Make the most of the team work culture. Most startups reward their employees hard work with lots of fun activities and free amenities. Maybe it’s a weekly board game night, happy hour or a team dinner…working at a startup brings lots of bonuses and the chance to know your colleagues on a personal level too.
When you apply at a startup, it’s up to you to assess the risks. Do your research in order to learn about the company’s trajectory and make an informed decision. Maybe this is from press releases, Google, competitors or investors. Working for a startup will never be a sure thing (in fact in the U.S. there are talks dedicated to ‘startup funerals’) and change is always going to be a constant. So be realistic in your expectations and do the research before signing up.
Being comfortable with change is a necessity when working for a startup. From moving offices regularly to processes and procedures constantly evolving, things will always be in a state of flux. Even your job title is bound to evolve. If you can prove you have the commitment and initiative to roll with these changes, you will definitely be setting yourself up for success within the company. Some founders even reward their employees’ dedication with a financial stake in the company. As our own founder Julio will vouch, “working in a dynamic environment means you get to take control of your professional development while learning something new everyday”.
Be vocal amongst all this change. It’s true, communication really is key. When you are a part of a small, newly formed team where things are constantly changing, there’s no such thing as over communicating. While you might fear being ‘that’ person, everybody is in the same boat. Remember the company is still in its trial and error stage and checking in with each other regularly is vital to the startup’s success. Whether you’re working remotely or in the office, touch base and speak up when you’re uncertain.
When you work at a startup, you’re used to everything being done at a break-neck speed. Sometimes it’s easy to forget to take time out, grab a bite to eat or hydrate now and again. For your mental health and the sustainability of your role, it’s important to strive for balance as best as you can.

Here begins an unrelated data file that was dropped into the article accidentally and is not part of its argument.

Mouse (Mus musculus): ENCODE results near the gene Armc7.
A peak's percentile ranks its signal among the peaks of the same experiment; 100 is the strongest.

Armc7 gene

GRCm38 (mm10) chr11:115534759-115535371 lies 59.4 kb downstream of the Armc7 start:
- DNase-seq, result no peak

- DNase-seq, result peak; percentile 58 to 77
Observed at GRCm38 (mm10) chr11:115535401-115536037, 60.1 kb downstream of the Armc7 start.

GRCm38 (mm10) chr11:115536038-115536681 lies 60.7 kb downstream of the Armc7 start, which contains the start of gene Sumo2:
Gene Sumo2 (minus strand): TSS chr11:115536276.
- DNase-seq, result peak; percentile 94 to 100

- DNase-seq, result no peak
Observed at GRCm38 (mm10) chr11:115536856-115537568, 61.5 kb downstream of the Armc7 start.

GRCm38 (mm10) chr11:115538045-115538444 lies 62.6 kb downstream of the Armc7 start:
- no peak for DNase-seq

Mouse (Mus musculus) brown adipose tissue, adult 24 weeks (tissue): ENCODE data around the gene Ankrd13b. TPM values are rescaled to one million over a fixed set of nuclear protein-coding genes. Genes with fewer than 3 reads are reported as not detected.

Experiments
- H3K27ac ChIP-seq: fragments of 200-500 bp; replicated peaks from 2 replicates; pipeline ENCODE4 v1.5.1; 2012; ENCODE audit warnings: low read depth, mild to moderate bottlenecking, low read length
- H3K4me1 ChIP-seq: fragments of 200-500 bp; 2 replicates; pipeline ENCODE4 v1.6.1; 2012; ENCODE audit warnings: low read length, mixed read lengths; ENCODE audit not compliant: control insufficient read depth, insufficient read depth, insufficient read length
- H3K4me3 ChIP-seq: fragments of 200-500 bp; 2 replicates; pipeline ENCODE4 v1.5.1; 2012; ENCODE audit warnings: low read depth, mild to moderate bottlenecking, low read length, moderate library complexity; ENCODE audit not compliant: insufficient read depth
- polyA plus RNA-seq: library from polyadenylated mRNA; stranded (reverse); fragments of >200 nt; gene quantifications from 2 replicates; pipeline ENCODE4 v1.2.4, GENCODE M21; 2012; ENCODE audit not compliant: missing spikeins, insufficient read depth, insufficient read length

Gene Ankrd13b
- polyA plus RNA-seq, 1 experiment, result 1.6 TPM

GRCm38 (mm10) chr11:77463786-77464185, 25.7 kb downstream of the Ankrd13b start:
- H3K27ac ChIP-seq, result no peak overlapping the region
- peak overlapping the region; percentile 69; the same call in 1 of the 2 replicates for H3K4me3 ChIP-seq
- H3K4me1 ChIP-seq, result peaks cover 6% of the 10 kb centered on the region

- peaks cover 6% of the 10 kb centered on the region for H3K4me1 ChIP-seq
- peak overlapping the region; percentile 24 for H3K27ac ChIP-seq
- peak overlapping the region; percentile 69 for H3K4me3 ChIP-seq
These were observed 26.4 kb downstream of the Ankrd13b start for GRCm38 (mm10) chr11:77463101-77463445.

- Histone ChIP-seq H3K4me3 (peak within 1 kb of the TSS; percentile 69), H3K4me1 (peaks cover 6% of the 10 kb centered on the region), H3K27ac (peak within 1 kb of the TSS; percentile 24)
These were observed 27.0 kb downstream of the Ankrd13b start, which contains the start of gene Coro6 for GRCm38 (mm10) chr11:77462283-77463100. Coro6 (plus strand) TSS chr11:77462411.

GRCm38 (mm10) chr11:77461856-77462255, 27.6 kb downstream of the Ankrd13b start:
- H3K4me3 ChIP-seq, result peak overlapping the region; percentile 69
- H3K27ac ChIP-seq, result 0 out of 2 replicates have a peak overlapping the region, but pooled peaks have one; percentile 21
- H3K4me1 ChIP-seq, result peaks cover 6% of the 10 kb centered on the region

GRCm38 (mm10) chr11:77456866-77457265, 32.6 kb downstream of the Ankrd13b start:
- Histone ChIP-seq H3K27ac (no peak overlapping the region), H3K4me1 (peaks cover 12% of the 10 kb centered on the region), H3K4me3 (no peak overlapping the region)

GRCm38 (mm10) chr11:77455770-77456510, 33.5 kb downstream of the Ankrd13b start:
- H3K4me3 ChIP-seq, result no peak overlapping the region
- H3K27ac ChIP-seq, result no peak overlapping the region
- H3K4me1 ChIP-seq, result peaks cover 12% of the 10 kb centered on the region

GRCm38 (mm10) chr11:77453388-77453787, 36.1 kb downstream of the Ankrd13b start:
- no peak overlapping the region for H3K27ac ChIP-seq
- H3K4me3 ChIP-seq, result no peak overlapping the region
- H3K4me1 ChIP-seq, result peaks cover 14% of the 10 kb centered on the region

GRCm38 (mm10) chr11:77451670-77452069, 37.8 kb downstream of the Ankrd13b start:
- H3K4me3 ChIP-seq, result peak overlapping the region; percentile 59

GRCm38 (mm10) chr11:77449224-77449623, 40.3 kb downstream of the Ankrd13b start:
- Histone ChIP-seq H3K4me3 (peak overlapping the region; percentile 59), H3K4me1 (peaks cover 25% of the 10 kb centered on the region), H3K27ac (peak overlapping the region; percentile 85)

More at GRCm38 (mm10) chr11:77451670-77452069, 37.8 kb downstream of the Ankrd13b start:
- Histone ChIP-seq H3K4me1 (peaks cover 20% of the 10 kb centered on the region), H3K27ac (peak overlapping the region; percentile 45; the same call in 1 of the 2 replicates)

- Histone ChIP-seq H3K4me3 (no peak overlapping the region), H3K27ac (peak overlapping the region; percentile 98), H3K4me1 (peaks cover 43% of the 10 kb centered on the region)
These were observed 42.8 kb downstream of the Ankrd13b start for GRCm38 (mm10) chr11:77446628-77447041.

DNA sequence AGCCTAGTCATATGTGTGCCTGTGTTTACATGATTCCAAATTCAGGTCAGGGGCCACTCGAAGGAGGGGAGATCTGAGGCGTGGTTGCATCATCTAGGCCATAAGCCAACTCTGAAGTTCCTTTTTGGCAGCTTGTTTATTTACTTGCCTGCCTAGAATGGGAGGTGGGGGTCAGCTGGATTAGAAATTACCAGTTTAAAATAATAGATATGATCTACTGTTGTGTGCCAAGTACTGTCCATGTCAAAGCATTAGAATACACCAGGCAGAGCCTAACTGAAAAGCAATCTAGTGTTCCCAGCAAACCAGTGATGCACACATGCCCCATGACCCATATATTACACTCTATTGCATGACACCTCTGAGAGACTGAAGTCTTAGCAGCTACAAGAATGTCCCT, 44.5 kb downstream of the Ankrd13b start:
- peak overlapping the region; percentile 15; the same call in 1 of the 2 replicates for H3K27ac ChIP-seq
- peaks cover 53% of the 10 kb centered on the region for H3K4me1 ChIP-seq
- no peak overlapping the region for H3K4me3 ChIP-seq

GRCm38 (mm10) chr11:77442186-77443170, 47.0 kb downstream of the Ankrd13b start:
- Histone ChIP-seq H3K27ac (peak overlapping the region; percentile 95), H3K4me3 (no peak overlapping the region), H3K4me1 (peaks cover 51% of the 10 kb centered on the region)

On a personal level, this may mean getting creative. Once you’ve let your loved ones know the expectations of your role and the hours it entails, utilise apps like Facetime when overtime is required or request remote work. Follow the 3-day-rule which tells you to plan the tasks you need to do for the next 3 days only and no further. Taking a breather is super important, as is learning to adopt a stoic mindset, by only worrying about the things you can influence and not things out of your control.
Be organised. Think about adopting the Agile Project Management technique of asking yourself three questions each day: What are today’s goals? Did you finish yesterday’s goals? Is there anything holding you back? Dedicate 20 minutes a day to planning the next day so you’re not going to pieces when you walk in to work the next morning.
Make sure you’re getting plenty of sleep on weekdays. Working yourself to the bone isn’t sustainable and is going to lead to mistakes and shortcuts. It may be a fast-paced environment at a startup, but taking a time-out for your own well-being is just as crucial to the company’s success. You know what they say, work hard — play hard.
Finally, log out! When you’re done with work, switch off, log out, and don’t check to see who is online or what needs to be done. Go have that beer or join that gym class! Everybody knows you’ve earned it!
Without a doubt, working at a startup can be extremely rewarding and a great way to fast track your career. Like everything, it comes with its pros and cons and may not be for the faint-hearted. Don’t let the free craft beer or foosball table be the deciding factor. If you’re contemplating working for a start-up, remember to do your research, make sure your goals align with the founders’, and get ready to enjoy the ride to a fulfilling career!
Sound like a career up your alley? Take a peek at some of the latest start-up opportunities here.